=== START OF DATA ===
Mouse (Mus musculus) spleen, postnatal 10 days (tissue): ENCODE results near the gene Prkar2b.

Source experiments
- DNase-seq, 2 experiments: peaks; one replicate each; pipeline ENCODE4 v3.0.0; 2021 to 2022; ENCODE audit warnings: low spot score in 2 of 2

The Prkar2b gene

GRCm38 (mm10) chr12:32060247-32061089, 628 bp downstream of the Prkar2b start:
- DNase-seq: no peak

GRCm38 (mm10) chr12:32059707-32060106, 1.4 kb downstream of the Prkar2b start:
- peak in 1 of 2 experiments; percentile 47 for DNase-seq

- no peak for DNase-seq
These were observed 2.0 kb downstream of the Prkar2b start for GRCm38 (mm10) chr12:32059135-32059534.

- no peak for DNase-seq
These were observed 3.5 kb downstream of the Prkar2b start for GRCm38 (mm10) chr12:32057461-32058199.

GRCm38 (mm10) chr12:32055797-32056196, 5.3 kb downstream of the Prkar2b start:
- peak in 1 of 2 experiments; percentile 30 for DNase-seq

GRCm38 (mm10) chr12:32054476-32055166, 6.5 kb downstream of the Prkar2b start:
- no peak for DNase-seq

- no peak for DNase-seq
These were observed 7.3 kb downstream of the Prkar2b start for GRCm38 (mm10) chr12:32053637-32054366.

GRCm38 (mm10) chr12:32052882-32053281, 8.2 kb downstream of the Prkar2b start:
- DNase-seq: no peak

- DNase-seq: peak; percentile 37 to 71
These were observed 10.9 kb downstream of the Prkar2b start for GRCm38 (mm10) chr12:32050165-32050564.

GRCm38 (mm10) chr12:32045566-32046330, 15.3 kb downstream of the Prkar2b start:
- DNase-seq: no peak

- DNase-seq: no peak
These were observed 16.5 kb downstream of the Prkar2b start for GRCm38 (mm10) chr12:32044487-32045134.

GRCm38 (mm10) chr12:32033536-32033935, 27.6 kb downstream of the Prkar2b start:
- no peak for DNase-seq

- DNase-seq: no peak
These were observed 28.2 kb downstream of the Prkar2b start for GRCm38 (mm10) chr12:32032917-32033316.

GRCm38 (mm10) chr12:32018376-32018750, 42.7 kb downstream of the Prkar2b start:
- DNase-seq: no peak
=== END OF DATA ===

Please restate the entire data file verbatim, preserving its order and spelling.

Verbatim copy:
Mouse (Mus musculus) spleen, postnatal 10 days (tissue): ENCODE results near the gene Prkar2b.

Source experiments
- DNase-seq, 2 experiments: peaks; one replicate each; pipeline ENCODE4 v3.0.0; 2021 to 2022; ENCODE audit warnings: low spot score in 2 of 2

The Prkar2b gene

GRCm38 (mm10) chr12:32060247-32061089, 628 bp downstream of the Prkar2b start:
- DNase-seq: no peak

GRCm38 (mm10) chr12:32059707-32060106, 1.4 kb downstream of the Prkar2b start:
- peak in 1 of 2 experiments; percentile 47 for DNase-seq

- no peak for DNase-seq
These were observed 2.0 kb downstream of the Prkar2b start for GRCm38 (mm10) chr12:32059135-32059534.

- no peak for DNase-seq
These were observed 3.5 kb downstream of the Prkar2b start for GRCm38 (mm10) chr12:32057461-32058199.

GRCm38 (mm10) chr12:32055797-32056196, 5.3 kb downstream of the Prkar2b start:
- peak in 1 of 2 experiments; percentile 30 for DNase-seq

GRCm38 (mm10) chr12:32054476-32055166, 6.5 kb downstream of the Prkar2b start:
- no peak for DNase-seq

- no peak for DNase-seq
These were observed 7.3 kb downstream of the Prkar2b start for GRCm38 (mm10) chr12:32053637-32054366.

GRCm38 (mm10) chr12:32052882-32053281, 8.2 kb downstream of the Prkar2b start:
- DNase-seq: no peak

- DNase-seq: peak; percentile 37 to 71
These were observed 10.9 kb downstream of the Prkar2b start for GRCm38 (mm10) chr12:32050165-32050564.

GRCm38 (mm10) chr12:32045566-32046330, 15.3 kb downstream of the Prkar2b start:
- DNase-seq: no peak

- DNase-seq: no peak
These were observed 16.5 kb downstream of the Prkar2b start for GRCm38 (mm10) chr12:32044487-32045134.

GRCm38 (mm10) chr12:32033536-32033935, 27.6 kb downstream of the Prkar2b start:
- no peak for DNase-seq

- DNase-seq: no peak
These were observed 28.2 kb downstream of the Prkar2b start for GRCm38 (mm10) chr12:32032917-32033316.

GRCm38 (mm10) chr12:32018376-32018750, 42.7 kb downstream of the Prkar2b start:
- DNase-seq: no peak